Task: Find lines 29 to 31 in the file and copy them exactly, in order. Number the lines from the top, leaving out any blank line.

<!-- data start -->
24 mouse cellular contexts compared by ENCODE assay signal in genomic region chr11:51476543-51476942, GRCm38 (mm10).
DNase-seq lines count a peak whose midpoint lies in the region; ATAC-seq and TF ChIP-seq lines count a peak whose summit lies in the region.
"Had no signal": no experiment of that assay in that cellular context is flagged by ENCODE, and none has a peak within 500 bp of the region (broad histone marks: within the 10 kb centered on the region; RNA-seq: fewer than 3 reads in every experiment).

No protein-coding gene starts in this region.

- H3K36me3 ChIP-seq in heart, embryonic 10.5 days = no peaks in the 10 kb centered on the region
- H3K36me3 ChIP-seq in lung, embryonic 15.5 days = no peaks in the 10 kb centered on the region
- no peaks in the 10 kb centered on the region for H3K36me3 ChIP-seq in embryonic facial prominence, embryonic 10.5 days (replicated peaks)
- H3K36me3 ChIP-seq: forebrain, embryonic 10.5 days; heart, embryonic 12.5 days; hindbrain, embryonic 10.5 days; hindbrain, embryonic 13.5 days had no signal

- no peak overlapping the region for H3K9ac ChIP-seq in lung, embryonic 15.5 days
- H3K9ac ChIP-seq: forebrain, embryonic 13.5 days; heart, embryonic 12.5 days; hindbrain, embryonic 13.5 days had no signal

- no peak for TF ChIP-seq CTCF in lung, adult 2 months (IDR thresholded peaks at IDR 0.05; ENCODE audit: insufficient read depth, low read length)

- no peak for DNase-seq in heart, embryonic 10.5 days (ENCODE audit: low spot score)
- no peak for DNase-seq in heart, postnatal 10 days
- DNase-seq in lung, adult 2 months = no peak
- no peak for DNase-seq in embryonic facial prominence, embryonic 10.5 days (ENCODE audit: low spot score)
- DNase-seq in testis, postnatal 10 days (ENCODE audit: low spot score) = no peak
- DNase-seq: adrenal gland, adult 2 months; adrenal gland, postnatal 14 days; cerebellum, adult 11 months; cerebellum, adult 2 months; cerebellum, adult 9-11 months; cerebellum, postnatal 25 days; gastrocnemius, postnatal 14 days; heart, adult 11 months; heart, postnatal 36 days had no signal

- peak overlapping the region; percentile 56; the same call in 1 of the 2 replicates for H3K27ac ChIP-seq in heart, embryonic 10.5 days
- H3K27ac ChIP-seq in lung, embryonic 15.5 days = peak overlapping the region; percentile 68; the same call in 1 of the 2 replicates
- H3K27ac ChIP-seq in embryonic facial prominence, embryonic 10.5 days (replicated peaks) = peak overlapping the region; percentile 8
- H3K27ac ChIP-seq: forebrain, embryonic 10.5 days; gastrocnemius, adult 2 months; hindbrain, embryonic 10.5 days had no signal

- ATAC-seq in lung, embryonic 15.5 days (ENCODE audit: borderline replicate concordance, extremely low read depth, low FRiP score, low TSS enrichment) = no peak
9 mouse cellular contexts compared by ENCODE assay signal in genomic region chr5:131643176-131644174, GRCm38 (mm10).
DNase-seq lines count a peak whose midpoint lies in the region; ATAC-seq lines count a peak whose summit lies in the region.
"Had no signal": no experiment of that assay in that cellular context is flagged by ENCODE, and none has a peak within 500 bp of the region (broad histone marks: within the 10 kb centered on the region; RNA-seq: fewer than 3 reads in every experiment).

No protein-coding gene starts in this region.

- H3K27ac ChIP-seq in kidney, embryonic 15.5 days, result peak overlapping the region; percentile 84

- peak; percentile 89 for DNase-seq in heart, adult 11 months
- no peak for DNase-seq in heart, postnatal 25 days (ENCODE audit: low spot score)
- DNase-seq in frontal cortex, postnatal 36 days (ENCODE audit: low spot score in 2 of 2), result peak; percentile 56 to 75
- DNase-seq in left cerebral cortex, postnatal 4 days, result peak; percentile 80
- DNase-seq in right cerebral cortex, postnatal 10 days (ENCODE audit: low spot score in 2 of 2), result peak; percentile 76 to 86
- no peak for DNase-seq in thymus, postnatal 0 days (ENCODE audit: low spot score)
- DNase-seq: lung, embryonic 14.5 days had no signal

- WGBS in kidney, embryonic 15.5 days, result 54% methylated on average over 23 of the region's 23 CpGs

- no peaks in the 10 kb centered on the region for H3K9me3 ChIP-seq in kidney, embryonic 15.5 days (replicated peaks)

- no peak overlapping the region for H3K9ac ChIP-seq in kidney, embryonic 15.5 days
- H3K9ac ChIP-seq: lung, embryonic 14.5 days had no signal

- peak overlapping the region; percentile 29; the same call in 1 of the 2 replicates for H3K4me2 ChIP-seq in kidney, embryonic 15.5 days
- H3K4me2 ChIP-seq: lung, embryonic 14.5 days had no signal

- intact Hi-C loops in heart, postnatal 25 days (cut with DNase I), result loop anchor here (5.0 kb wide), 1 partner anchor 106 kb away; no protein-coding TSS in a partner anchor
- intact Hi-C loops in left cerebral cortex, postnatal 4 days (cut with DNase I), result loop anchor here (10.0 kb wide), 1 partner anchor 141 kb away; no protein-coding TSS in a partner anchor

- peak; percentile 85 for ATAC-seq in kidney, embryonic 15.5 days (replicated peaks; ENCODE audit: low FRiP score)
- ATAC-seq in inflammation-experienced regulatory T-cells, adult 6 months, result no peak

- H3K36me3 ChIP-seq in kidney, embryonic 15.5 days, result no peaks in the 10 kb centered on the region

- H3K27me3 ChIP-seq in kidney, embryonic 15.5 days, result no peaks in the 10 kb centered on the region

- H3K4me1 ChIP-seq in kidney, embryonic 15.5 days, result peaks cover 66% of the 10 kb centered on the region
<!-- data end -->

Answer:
- no peak for DNase-seq in heart, postnatal 25 days (ENCODE audit: low spot score)
- DNase-seq in frontal cortex, postnatal 36 days (ENCODE audit: low spot score in 2 of 2), result peak; percentile 56 to 75
- DNase-seq in left cerebral cortex, postnatal 4 days, result peak; percentile 80